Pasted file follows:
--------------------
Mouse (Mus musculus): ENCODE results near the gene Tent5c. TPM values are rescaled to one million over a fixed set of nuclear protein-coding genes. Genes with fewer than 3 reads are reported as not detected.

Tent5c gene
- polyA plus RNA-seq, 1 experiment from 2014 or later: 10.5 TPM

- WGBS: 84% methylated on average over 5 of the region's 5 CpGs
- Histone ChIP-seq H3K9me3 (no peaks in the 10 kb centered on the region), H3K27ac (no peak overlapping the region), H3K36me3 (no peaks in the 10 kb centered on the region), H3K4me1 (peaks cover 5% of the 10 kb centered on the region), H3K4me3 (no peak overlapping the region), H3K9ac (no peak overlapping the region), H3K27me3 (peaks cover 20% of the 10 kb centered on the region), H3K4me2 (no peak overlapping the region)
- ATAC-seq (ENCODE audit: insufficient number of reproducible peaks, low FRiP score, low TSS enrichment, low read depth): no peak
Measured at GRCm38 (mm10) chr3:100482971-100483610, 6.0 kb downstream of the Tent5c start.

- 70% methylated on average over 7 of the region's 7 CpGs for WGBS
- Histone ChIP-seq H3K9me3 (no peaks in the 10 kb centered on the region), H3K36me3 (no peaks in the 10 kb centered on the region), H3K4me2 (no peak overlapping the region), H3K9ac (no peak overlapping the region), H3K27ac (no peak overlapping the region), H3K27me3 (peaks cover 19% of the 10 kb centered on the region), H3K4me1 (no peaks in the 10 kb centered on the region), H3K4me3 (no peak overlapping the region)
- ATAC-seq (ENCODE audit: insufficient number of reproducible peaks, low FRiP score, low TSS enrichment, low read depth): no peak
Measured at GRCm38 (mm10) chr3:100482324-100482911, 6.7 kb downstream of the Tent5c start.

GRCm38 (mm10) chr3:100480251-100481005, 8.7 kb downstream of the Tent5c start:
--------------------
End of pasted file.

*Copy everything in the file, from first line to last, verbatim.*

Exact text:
Mouse (Mus musculus): ENCODE results near the gene Tent5c. TPM values are rescaled to one million over a fixed set of nuclear protein-coding genes. Genes with fewer than 3 reads are reported as not detected.

Tent5c gene
- polyA plus RNA-seq, 1 experiment from 2014 or later: 10.5 TPM

- WGBS: 84% methylated on average over 5 of the region's 5 CpGs
- Histone ChIP-seq H3K9me3 (no peaks in the 10 kb centered on the region), H3K27ac (no peak overlapping the region), H3K36me3 (no peaks in the 10 kb centered on the region), H3K4me1 (peaks cover 5% of the 10 kb centered on the region), H3K4me3 (no peak overlapping the region), H3K9ac (no peak overlapping the region), H3K27me3 (peaks cover 20% of the 10 kb centered on the region), H3K4me2 (no peak overlapping the region)
- ATAC-seq (ENCODE audit: insufficient number of reproducible peaks, low FRiP score, low TSS enrichment, low read depth): no peak
Measured at GRCm38 (mm10) chr3:100482971-100483610, 6.0 kb downstream of the Tent5c start.

- 70% methylated on average over 7 of the region's 7 CpGs for WGBS
- Histone ChIP-seq H3K9me3 (no peaks in the 10 kb centered on the region), H3K36me3 (no peaks in the 10 kb centered on the region), H3K4me2 (no peak overlapping the region), H3K9ac (no peak overlapping the region), H3K27ac (no peak overlapping the region), H3K27me3 (peaks cover 19% of the 10 kb centered on the region), H3K4me1 (no peaks in the 10 kb centered on the region), H3K4me3 (no peak overlapping the region)
- ATAC-seq (ENCODE audit: insufficient number of reproducible peaks, low FRiP score, low TSS enrichment, low read depth): no peak
Measured at GRCm38 (mm10) chr3:100482324-100482911, 6.7 kb downstream of the Tent5c start.

GRCm38 (mm10) chr3:100480251-100481005, 8.7 kb downstream of the Tent5c start: